Giveaway: Stop Over-Thinking Your Money!

preet banerjee

So, in case it’s not obvious by now, I think I’ve become a tad obsessed with giving away personal finance books on my blog. In saying that, it’s tough to choose which ones to give away, because there are literally hundreds, if not thousands, of them out there. But when Preet Banerjee sent an email saying his new book was coming out in January, I knew it would be good – and I was not disappointed.

In Stop Over-Thinking Your Money!, Preet starts by listing the five simple rules of financial success: disaster-proof your life, spend less than you earn, aggressively pay down high-interest debt, read the fine print and delay consumption (hey, wasn’t I just talking about fighting the urge to swipe on Other Voices last weekend?). If those five simple rules sound obvious, you’re right – you’ve probably heard them before. But what Preet does an amazing job of anytime he talks about money is explaining things in simplest terms; giving clear, real-life examples and talking to readers without any judgment. And even though I thought I knew a lot about each of those rules, I was still taking notes while reading through them.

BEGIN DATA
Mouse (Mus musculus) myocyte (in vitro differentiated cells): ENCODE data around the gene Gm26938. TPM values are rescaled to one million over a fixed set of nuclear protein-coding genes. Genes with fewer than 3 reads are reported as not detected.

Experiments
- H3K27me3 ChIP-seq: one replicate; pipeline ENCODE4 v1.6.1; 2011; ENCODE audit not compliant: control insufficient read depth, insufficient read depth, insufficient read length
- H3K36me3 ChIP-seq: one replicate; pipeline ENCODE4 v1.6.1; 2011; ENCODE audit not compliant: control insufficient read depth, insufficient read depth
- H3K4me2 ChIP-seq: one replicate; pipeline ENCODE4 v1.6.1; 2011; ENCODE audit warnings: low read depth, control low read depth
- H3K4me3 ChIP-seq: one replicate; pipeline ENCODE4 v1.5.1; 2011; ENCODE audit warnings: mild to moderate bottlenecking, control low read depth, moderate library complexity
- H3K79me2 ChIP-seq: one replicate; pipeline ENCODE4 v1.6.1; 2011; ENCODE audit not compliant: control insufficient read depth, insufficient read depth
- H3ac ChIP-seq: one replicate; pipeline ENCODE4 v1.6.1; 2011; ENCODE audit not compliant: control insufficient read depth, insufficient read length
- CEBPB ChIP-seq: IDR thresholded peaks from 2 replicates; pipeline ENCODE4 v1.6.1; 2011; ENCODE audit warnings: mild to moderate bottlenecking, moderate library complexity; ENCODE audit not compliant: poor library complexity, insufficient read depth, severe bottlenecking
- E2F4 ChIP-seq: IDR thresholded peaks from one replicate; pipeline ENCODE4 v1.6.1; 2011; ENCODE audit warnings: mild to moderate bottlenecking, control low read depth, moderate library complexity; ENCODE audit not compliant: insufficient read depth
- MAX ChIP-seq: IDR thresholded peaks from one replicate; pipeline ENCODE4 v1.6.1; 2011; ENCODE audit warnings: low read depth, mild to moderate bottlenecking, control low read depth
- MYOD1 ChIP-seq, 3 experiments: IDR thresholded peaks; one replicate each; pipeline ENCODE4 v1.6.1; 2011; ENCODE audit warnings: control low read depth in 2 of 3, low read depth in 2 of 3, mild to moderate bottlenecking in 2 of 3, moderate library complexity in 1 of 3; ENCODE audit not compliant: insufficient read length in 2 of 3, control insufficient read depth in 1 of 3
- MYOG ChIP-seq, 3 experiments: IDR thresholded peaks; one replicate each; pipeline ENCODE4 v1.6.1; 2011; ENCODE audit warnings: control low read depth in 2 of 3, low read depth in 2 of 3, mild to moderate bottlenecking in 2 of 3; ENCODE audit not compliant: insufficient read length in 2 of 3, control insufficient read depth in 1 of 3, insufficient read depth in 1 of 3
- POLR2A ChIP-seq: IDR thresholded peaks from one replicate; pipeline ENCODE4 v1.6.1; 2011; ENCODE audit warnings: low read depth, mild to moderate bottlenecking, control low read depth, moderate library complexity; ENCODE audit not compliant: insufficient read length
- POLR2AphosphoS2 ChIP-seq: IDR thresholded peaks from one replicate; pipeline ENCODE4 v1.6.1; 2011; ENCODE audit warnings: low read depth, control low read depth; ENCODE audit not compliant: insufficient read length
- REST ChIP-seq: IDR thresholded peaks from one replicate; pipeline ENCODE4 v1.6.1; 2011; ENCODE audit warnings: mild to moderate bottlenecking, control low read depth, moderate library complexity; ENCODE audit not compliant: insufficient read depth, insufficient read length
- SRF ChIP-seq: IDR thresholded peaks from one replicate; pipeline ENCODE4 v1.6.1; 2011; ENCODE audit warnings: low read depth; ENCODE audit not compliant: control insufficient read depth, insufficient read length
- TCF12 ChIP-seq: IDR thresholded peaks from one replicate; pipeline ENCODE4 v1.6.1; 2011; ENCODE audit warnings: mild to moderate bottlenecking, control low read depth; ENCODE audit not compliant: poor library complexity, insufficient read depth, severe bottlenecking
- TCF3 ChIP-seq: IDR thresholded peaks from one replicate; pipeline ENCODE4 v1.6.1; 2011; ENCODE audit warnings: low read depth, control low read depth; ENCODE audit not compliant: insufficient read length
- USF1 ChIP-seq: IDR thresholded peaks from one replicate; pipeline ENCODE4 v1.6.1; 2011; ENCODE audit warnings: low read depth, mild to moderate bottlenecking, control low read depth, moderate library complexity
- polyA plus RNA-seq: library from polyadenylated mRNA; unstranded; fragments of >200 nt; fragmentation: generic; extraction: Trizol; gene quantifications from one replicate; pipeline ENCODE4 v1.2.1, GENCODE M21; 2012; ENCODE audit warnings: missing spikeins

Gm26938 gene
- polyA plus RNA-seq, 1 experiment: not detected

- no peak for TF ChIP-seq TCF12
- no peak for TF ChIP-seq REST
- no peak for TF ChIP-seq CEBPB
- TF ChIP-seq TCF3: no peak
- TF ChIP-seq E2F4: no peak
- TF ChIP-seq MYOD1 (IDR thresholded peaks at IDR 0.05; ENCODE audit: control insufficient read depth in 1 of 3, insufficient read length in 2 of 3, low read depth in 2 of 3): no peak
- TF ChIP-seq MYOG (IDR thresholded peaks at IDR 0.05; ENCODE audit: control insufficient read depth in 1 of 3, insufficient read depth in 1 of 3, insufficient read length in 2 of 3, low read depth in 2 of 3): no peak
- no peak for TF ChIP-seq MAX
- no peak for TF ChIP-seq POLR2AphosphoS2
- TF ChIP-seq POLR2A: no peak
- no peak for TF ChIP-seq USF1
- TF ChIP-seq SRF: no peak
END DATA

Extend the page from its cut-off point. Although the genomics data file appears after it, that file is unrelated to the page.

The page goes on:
Now, I say he “starts” by listing his five simple rules because that’s just the first half of this book. For me personally, turning the page to Part 2 felt similar to finding one last gift under your Christmas tree. You know, the one you really wanted but thought you weren’t going to get! Part 2 included everything I’ve been waiting to have someone explain to me in simplest terms: the basics of investing, insurance and financial advisors. I read Preet’s book from cover-to-cover in only two days, and the to-do list I have as a result made it easy to write this review on Goodreads. And now the fun part: I’m giving away 1 copy!

To enter this giveaway, you can tweet about it (1 entry), follow me on Twitter (1 entry), follow Preet on Twitter (1 entry), like my Facebook page (1 entry) or write a comment on this post that answers the question below (2 entries). You can also do all of these things for a total of 6 entries, or tweet about it daily to squeeze in a few more. (Remember to use Rafflecopter to make your entries count!)